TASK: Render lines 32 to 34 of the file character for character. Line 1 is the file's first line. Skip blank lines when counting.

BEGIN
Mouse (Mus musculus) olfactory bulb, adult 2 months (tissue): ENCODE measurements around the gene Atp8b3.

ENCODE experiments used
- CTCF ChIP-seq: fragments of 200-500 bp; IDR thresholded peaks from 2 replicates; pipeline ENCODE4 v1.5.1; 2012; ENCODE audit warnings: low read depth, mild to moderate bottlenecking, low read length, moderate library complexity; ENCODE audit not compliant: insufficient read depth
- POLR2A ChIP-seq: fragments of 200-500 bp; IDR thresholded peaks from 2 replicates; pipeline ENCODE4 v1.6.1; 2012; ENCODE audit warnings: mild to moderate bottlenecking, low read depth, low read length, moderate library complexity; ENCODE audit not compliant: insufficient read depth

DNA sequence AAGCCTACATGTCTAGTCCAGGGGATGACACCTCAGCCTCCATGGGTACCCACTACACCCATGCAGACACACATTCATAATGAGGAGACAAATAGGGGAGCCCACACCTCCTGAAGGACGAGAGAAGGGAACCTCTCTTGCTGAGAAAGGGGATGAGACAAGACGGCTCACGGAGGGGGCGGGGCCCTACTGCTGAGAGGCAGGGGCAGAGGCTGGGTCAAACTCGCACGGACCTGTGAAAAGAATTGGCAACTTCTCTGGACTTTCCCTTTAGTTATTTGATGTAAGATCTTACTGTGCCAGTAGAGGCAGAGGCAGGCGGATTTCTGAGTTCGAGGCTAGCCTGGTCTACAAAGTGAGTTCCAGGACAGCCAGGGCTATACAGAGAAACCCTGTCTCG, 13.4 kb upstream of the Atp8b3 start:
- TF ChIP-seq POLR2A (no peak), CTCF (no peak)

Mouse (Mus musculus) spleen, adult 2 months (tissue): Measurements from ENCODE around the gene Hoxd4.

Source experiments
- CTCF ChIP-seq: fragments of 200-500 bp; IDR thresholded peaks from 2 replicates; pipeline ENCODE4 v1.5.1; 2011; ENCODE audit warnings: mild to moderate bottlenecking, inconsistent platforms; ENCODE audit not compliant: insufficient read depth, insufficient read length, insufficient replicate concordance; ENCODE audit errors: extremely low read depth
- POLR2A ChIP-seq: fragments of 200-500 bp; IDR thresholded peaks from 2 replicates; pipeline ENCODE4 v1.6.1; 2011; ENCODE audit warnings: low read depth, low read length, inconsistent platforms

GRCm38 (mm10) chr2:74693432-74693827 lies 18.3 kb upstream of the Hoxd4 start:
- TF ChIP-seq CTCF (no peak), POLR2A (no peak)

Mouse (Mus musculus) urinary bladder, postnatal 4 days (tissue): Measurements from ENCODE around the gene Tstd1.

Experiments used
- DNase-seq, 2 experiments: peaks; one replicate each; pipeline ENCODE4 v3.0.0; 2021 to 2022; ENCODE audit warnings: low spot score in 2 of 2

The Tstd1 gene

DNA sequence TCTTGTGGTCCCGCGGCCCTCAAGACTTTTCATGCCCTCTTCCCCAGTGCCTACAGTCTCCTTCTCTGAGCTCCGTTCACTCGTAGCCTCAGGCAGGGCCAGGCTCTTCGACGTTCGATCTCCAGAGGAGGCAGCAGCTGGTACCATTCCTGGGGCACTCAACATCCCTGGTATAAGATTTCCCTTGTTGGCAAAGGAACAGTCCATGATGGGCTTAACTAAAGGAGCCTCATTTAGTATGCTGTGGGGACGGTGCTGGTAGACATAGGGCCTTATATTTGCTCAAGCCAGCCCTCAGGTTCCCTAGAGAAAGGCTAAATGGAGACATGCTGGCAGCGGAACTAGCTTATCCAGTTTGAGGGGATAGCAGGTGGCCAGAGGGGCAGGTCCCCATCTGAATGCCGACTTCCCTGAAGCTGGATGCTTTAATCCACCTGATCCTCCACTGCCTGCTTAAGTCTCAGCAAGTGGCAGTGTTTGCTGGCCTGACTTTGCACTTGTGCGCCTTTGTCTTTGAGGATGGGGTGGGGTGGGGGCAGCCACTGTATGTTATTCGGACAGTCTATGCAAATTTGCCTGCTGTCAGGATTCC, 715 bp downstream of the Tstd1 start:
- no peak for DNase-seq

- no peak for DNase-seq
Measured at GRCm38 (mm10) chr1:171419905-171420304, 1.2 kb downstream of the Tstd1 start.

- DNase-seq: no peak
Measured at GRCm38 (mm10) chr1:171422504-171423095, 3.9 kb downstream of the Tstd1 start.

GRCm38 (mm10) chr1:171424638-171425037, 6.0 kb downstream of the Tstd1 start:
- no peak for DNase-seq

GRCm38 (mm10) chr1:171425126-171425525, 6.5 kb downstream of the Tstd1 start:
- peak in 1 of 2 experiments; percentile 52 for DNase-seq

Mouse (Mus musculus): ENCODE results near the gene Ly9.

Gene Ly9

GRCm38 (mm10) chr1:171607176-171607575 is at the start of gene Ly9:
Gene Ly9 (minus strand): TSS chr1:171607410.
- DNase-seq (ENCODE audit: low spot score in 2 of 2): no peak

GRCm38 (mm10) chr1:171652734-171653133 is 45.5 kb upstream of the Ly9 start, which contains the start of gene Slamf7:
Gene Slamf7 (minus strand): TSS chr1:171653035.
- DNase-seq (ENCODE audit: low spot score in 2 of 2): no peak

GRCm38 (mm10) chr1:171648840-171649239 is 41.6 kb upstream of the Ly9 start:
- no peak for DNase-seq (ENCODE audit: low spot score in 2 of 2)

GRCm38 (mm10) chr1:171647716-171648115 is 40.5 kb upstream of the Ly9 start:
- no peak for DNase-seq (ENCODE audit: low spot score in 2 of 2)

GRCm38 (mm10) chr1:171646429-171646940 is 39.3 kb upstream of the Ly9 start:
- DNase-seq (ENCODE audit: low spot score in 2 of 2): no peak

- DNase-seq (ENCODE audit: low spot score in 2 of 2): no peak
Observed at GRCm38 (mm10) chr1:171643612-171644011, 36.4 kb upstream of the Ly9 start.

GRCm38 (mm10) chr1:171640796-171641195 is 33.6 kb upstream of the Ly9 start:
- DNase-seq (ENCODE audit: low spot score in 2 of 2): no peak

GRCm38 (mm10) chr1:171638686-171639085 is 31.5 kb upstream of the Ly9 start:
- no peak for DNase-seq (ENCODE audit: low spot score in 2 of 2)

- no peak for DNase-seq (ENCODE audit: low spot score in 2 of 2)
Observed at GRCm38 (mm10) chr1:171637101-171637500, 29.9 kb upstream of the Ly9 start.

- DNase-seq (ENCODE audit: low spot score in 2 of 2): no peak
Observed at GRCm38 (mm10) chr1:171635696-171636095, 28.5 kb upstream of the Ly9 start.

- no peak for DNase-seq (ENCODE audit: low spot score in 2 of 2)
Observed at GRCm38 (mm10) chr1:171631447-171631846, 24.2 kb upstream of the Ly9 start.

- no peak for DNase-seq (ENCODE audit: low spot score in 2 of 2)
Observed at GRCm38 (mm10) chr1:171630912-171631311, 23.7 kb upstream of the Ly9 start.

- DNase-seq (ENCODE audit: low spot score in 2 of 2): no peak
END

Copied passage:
GRCm38 (mm10) chr1:171652734-171653133 is 45.5 kb upstream of the Ly9 start, which contains the start of gene Slamf7:
Gene Slamf7 (minus strand): TSS chr1:171653035.
- DNase-seq (ENCODE audit: low spot score in 2 of 2): no peak